Unconventional monetary policy has certainly had an impact resulting in lower volatility, persistently low interest rates and challenges to shorting (not to mention the social media crowd). Passive and quant investing also grew immensely over this period. FAANGM dominated S&P 500 performance while the number of listed public companies shrank, reducing the opportunity set (many hedge funds now take positions in late-stage privates). Factor risks can’t be ignored given the violent rotations that seem to occur more and more frequently. On the other hand, Preqin recently reported that hedge fund AUM exceeded $4 trillion at the end of Q1 2021 and hedge funds had their best Q1 since 2006. There could be a shift taking place where flows are going back to strategies that intend to provide downside protection given stretched equity valuations and tight credit spreads – or a multi-asset bubble if you follow Jeremy Grantham.

At Furman, we’ve moved down the AUM scale and have invested in sector or regional specialists in search of more inefficiencies and less overlap. TMT and health care are the areas that seem to work best for long/short equity given the dispersion and required expertise to invest in these sectors. The majority is split between long/short equity and event driven strategies with the exception of some fixed income RV. We have a good mix between low net and long-biased strategies and are balanced across style, market cap and geography. Hedge funds are about 18% of the portfolio and have allowed us to take more risk elsewhere in the book given their ability to preserve capital in periods of heightened volatility.

I genuinely enjoy speaking to portfolio managers, evaluating the people, understanding the process, digging into philosophies and analyzing performance. It requires a combination of qualitative and quantitative analysis. We’re looking for consistent alpha generation and unique exposure. We rely on Evestment and Pivotal Path to run the analytics. We run regressions on factors, calculate long/short spread, analyze exposure changes and discuss investment cases. We want to properly set expectations so we know how the manager should perform over various environments. We spend a lot of time upfront getting to know managers prior to investing because we intend to have long-term commitments to our partnerships. 

CIO: Is cryptocurrency a flash in the pan, or an asset of lasting value?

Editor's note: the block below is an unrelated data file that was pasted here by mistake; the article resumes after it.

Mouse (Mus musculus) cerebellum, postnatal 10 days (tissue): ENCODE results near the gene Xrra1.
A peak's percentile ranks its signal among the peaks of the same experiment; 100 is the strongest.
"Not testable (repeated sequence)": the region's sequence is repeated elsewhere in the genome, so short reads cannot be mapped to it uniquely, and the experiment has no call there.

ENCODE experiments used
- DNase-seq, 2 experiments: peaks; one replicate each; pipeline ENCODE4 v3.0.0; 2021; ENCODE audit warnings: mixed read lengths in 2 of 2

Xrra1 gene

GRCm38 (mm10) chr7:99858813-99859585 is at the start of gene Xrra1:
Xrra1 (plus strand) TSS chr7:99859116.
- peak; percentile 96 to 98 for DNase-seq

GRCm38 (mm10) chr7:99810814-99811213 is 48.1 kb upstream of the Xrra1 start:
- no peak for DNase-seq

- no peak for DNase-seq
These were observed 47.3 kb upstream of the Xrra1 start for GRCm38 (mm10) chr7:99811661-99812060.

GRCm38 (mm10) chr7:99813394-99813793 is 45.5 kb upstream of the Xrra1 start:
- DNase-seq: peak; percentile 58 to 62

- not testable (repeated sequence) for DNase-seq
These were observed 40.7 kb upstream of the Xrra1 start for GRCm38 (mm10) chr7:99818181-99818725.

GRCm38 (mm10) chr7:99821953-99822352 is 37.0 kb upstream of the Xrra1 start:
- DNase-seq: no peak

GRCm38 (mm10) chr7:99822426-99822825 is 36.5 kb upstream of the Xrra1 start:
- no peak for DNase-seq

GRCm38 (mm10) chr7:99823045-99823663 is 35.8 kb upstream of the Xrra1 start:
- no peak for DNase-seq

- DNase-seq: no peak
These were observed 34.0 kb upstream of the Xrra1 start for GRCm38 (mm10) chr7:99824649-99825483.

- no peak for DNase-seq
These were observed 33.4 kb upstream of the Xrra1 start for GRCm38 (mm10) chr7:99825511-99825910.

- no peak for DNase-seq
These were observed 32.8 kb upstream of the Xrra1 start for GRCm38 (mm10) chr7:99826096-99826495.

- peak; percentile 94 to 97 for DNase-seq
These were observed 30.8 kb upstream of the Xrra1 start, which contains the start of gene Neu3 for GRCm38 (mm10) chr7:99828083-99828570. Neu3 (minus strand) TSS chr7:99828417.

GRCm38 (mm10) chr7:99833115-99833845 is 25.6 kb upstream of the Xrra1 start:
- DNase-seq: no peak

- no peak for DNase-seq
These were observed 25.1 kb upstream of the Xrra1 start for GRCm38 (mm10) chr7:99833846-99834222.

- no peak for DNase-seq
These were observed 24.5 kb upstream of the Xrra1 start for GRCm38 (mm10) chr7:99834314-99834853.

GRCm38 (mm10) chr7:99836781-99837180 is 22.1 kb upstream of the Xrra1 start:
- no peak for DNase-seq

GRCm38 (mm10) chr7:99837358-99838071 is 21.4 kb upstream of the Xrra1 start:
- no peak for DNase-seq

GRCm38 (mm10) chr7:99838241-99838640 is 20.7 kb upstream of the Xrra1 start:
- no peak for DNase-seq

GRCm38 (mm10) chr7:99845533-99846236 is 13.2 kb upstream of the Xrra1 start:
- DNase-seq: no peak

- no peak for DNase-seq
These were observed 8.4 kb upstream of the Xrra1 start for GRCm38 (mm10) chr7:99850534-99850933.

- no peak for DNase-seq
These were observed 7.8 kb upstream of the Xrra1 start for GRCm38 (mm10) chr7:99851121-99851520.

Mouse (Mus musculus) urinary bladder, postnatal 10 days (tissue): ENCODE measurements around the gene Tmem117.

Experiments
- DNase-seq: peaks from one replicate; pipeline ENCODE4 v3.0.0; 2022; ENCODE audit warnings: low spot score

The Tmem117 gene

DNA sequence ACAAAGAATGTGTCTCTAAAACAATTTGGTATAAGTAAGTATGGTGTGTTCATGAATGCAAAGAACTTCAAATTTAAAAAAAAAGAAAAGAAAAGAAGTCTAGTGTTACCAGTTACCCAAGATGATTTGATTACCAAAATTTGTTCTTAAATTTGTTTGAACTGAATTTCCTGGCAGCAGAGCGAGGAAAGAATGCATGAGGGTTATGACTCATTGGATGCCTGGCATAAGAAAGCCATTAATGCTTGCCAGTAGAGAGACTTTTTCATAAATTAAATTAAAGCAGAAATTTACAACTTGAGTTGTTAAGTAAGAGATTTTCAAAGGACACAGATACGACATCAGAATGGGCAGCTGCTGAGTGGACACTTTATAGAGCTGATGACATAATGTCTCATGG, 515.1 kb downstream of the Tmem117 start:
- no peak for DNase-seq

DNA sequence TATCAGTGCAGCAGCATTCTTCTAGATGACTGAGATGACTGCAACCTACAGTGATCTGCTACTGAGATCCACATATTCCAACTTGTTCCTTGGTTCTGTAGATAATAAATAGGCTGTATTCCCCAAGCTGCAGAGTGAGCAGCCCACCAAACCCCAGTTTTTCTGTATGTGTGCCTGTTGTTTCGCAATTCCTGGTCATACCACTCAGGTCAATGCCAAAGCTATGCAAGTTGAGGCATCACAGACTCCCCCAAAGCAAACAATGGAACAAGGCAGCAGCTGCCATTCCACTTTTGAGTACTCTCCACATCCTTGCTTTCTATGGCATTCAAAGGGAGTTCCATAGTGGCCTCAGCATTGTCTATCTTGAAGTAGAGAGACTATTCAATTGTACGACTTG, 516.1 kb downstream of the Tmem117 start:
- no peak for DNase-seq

Kenney: I believe cryptocurrency is an asset of lasting value. I know BTC recently fell more than 50% from its peak in mid-April and a measure of implied volatility on BTC similar to the VIX hit 130. It’s still a nascent asset class so crypto will continue to experience these bouts of extreme volatility until it is more widely accepted by the institutional investor community. Many see the past two weeks as being similar to the drop in 2017when China suspended onshore cryptocurrency exchanges and blocked ICOs. A series of events last week caused the precipitous drop in cryptos including China’s desire to restrict BTC mining and trading, the Treasury stating that any crypto transactions over $10,000 will need to be reported to the IRS (Jerome Powell also said the Fed is working on a digital dollar, similar to China), and Elon Musk said that TSLA would stop accepting BTC as payment because of environmental concerns in cryptocurrency mining. These issues seem to be temporary.

Elon did later confirm that TSLA would not be selling the $1.5B of BTC purchased by the company. Regarding energy consumption, the Crypto Climate Accord could be a game changer with several objectives, the main one being the desire to achieve net-zero emissions for the industry by 2030. More cryptocurrencies will most likely use a Proof of Stake network in the future and move away from Proof of Work, which is the network for bitcoin. Proof of Stake networks consume less energy. Perhaps the biggest influence in the recent cryptocurrency selloff is leverage. Some BTC traders were allegedly using 100-to-1 leverage to buy BTC.

This will inspire more regulation which should be good for the stability of the asset. It may also lead to the creation of a Bitcoin ETF. We’ll see if SEC Chair Gary Gensler, who taught classes on blockchain and other fintech at MIT proposes the regulation recently calling cryptocurrencies securities. The global cryptocurrency market cap is around $1.5 trillion of which BTC is about 44% and ETH is close to 19%. Companies including TSLA, SQ, and MSTR have purchased BTC. SQ and PYPL allow users to buy/sell BTC. PYPL recently launched their crypto checkout service. JPM recently announced that they would offer an actively managed bitcoin fund to wealthy clients.